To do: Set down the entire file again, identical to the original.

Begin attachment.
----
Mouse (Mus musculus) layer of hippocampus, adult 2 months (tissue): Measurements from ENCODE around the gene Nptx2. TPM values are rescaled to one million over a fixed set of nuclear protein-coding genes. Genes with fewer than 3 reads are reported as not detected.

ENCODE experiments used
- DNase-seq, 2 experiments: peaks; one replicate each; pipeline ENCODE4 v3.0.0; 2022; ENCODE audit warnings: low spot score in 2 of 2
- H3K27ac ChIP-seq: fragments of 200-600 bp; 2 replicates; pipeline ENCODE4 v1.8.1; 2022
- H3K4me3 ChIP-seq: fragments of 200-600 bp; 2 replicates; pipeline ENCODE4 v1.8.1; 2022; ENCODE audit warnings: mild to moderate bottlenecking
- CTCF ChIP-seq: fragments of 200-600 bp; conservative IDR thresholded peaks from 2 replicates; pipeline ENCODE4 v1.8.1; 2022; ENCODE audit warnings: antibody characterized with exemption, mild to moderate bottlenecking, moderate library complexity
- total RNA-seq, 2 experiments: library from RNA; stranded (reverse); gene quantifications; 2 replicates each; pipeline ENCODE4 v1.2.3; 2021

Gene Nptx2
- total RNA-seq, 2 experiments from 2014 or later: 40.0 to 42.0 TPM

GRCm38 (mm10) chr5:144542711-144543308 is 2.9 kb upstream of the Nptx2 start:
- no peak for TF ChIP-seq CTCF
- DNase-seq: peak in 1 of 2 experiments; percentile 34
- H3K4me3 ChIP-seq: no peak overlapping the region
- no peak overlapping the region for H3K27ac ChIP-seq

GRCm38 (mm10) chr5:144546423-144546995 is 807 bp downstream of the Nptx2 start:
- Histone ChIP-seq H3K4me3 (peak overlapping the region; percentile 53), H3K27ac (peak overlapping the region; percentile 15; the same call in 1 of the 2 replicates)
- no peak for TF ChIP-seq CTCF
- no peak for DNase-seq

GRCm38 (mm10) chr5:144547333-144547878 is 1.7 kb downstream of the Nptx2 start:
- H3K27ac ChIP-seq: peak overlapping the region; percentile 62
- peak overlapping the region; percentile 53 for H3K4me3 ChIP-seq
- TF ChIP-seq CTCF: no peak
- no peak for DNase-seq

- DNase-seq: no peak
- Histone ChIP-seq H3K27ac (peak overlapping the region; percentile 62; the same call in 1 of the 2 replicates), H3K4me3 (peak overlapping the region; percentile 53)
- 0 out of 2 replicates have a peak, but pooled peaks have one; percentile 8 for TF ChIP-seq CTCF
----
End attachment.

Mouse (Mus musculus) layer of hippocampus, adult 2 months (tissue): Measurements from ENCODE around the gene Nptx2. TPM values are rescaled to one million over a fixed set of nuclear protein-coding genes. Genes with fewer than 3 reads are reported as not detected.

ENCODE experiments used
- DNase-seq, 2 experiments: peaks; one replicate each; pipeline ENCODE4 v3.0.0; 2022; ENCODE audit warnings: low spot score in 2 of 2
- H3K27ac ChIP-seq: fragments of 200-600 bp; 2 replicates; pipeline ENCODE4 v1.8.1; 2022
- H3K4me3 ChIP-seq: fragments of 200-600 bp; 2 replicates; pipeline ENCODE4 v1.8.1; 2022; ENCODE audit warnings: mild to moderate bottlenecking
- CTCF ChIP-seq: fragments of 200-600 bp; conservative IDR thresholded peaks from 2 replicates; pipeline ENCODE4 v1.8.1; 2022; ENCODE audit warnings: antibody characterized with exemption, mild to moderate bottlenecking, moderate library complexity
- total RNA-seq, 2 experiments: library from RNA; stranded (reverse); gene quantifications; 2 replicates each; pipeline ENCODE4 v1.2.3; 2021

Gene Nptx2
- total RNA-seq, 2 experiments from 2014 or later: 40.0 to 42.0 TPM

GRCm38 (mm10) chr5:144542711-144543308 is 2.9 kb upstream of the Nptx2 start:
- no peak for TF ChIP-seq CTCF
- DNase-seq: peak in 1 of 2 experiments; percentile 34
- H3K4me3 ChIP-seq: no peak overlapping the region
- no peak overlapping the region for H3K27ac ChIP-seq

GRCm38 (mm10) chr5:144546423-144546995 is 807 bp downstream of the Nptx2 start:
- Histone ChIP-seq H3K4me3 (peak overlapping the region; percentile 53), H3K27ac (peak overlapping the region; percentile 15; the same call in 1 of the 2 replicates)
- no peak for TF ChIP-seq CTCF
- no peak for DNase-seq

GRCm38 (mm10) chr5:144547333-144547878 is 1.7 kb downstream of the Nptx2 start:
- H3K27ac ChIP-seq: peak overlapping the region; percentile 62
- peak overlapping the region; percentile 53 for H3K4me3 ChIP-seq
- TF ChIP-seq CTCF: no peak
- no peak for DNase-seq

- DNase-seq: no peak
- Histone ChIP-seq H3K27ac (peak overlapping the region; percentile 62; the same call in 1 of the 2 replicates), H3K4me3 (peak overlapping the region; percentile 53)
- 0 out of 2 replicates have a peak, but pooled peaks have one; percentile 8 for TF ChIP-seq CTCF